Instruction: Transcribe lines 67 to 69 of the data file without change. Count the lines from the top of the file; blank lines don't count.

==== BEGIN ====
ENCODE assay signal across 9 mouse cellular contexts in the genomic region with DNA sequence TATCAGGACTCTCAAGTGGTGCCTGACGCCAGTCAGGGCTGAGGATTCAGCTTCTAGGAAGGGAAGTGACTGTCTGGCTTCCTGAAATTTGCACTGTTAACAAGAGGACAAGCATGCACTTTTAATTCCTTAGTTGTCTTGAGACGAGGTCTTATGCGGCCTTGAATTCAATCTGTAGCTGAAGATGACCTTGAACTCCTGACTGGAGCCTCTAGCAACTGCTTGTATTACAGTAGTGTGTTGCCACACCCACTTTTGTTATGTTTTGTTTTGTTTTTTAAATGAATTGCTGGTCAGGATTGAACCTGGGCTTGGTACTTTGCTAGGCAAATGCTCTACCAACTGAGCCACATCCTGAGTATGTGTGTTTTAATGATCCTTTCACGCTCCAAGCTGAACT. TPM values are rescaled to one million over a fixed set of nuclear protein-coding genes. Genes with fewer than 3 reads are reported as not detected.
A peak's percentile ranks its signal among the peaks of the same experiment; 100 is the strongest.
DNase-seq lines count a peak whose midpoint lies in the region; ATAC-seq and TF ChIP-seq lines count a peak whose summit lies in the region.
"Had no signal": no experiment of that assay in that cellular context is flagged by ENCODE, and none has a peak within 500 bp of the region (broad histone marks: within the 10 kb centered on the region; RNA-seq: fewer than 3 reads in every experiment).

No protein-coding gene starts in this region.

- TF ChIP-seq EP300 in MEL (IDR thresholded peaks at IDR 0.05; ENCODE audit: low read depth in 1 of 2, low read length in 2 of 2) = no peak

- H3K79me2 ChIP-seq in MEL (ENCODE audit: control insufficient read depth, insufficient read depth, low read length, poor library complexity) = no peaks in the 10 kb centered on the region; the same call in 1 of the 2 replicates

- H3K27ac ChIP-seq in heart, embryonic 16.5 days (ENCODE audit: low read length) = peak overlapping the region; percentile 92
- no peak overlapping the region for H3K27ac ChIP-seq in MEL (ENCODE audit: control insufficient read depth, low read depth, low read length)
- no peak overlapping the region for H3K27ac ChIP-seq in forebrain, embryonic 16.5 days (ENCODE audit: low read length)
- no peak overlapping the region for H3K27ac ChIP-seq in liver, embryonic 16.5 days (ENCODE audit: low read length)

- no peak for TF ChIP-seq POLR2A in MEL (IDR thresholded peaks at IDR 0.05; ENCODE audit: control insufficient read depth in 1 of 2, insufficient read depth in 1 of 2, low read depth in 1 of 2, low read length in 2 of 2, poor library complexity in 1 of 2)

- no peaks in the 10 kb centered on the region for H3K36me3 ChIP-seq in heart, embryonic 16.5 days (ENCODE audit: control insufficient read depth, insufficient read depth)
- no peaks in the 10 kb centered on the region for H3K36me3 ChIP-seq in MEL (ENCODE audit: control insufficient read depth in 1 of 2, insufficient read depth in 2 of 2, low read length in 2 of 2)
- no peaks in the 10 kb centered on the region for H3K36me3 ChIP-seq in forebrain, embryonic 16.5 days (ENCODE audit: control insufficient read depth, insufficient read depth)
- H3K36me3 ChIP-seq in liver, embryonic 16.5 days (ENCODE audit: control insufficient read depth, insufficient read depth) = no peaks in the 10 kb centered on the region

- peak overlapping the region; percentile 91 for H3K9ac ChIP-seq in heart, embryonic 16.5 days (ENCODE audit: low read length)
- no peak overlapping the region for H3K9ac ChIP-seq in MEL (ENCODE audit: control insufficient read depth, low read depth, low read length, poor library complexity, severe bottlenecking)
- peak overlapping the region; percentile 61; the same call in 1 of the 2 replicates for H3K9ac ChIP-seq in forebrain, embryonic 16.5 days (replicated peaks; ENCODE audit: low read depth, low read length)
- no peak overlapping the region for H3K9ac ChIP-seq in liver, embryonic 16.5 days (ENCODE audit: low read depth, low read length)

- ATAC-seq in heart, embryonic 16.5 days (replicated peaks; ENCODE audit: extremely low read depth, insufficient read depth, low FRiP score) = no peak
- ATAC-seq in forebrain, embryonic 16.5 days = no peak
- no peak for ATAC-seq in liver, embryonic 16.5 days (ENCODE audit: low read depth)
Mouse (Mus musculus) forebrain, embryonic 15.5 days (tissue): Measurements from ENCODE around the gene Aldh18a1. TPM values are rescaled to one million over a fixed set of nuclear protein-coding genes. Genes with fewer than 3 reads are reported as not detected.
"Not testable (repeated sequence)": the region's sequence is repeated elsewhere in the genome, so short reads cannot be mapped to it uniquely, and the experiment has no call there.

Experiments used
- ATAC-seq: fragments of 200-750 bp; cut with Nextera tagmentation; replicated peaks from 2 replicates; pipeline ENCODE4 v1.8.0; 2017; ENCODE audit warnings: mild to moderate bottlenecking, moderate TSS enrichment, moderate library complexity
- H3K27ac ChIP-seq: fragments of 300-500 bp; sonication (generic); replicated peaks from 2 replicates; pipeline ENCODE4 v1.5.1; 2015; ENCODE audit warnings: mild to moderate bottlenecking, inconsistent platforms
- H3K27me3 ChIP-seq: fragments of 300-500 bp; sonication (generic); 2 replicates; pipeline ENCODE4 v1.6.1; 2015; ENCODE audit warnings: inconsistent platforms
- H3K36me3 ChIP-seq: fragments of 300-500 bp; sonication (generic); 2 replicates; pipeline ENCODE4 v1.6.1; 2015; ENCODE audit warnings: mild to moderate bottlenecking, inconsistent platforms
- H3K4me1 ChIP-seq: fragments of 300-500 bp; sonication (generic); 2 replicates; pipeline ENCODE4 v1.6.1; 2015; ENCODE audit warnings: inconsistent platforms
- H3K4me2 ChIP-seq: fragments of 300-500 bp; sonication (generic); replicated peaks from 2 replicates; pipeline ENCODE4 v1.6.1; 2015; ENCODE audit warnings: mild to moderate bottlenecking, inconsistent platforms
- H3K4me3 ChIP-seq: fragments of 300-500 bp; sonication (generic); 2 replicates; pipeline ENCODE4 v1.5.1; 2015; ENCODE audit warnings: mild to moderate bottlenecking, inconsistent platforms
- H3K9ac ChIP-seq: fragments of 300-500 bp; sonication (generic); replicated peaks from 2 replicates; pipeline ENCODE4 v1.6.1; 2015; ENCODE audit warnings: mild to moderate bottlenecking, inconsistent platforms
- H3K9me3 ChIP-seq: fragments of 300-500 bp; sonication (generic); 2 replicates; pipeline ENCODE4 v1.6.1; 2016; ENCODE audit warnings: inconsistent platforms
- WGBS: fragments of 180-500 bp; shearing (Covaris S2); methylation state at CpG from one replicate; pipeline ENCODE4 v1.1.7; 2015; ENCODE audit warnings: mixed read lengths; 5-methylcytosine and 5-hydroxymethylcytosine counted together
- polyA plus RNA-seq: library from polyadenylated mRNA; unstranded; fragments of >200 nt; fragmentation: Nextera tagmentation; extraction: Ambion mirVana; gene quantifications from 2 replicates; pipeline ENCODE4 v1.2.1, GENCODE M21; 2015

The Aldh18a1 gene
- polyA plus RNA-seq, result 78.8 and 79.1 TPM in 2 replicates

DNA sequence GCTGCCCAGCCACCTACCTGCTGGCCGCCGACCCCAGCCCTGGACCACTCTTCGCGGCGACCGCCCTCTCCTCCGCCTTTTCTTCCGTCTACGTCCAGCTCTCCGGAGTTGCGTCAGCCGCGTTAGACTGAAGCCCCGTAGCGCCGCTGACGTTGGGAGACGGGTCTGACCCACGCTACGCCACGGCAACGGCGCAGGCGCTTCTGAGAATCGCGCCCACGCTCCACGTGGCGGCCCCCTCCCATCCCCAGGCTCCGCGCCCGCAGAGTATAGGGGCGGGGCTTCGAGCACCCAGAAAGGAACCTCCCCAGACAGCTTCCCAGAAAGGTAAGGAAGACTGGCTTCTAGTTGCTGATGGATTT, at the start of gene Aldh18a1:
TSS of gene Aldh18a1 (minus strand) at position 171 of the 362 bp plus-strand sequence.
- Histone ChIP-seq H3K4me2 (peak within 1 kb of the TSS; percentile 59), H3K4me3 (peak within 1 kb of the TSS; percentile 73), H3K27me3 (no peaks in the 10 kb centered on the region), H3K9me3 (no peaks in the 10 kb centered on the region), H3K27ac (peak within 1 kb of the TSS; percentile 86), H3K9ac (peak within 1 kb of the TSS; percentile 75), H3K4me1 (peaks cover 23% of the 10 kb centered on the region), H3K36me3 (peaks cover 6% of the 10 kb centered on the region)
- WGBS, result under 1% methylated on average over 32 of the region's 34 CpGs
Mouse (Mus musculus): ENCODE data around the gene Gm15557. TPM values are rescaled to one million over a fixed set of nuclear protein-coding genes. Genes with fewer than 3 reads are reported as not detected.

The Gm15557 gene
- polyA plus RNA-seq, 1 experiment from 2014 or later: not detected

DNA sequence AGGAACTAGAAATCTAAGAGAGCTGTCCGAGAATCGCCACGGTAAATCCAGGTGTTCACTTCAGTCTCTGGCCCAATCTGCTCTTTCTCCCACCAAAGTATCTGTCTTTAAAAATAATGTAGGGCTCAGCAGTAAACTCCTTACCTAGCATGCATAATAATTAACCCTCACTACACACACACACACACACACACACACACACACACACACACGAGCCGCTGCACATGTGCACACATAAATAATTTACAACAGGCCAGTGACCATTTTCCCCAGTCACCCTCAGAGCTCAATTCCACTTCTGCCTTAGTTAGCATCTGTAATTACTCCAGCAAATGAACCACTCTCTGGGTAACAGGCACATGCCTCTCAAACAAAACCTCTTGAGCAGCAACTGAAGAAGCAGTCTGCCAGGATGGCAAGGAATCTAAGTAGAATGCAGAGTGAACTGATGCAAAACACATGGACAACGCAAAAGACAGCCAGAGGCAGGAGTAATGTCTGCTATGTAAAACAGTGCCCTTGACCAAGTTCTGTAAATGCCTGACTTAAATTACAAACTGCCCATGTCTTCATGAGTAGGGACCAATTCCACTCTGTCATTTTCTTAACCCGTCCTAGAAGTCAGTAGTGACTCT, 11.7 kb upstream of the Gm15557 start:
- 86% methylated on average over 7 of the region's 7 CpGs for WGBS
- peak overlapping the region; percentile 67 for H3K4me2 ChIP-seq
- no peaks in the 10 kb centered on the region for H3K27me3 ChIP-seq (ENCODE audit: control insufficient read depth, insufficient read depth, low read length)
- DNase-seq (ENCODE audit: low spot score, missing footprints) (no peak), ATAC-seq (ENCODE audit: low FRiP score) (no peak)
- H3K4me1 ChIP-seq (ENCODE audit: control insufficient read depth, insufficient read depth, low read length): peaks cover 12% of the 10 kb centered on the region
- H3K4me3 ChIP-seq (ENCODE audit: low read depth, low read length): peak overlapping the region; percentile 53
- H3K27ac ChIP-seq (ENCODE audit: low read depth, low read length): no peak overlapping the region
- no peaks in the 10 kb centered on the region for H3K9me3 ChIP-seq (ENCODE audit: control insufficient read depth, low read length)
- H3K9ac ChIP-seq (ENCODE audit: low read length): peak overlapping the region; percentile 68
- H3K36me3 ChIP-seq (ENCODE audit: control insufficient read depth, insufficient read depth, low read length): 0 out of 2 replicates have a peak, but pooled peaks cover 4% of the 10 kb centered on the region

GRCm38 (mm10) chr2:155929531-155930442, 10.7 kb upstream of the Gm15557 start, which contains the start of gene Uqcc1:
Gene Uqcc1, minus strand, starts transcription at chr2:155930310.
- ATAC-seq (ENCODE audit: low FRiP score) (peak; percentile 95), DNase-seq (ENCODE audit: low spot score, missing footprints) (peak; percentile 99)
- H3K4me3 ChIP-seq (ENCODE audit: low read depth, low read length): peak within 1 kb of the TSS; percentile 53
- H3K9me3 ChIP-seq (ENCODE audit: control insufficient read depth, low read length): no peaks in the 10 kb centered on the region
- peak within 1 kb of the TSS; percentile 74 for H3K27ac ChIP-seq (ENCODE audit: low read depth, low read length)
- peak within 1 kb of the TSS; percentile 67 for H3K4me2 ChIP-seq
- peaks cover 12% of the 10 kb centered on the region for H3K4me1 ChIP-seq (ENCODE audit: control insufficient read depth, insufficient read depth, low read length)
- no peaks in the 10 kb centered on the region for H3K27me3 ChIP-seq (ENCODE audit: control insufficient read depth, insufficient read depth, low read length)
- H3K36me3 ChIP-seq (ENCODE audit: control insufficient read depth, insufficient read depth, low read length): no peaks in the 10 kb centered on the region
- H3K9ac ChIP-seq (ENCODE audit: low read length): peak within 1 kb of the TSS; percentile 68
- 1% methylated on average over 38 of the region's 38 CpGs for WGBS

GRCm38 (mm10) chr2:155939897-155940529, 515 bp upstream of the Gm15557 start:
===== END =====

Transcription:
- H3K36me3 ChIP-seq (ENCODE audit: control insufficient read depth, insufficient read depth, low read length): no peaks in the 10 kb centered on the region
- H3K9ac ChIP-seq (ENCODE audit: low read length): peak within 1 kb of the TSS; percentile 68
- 1% methylated on average over 38 of the region's 38 CpGs for WGBS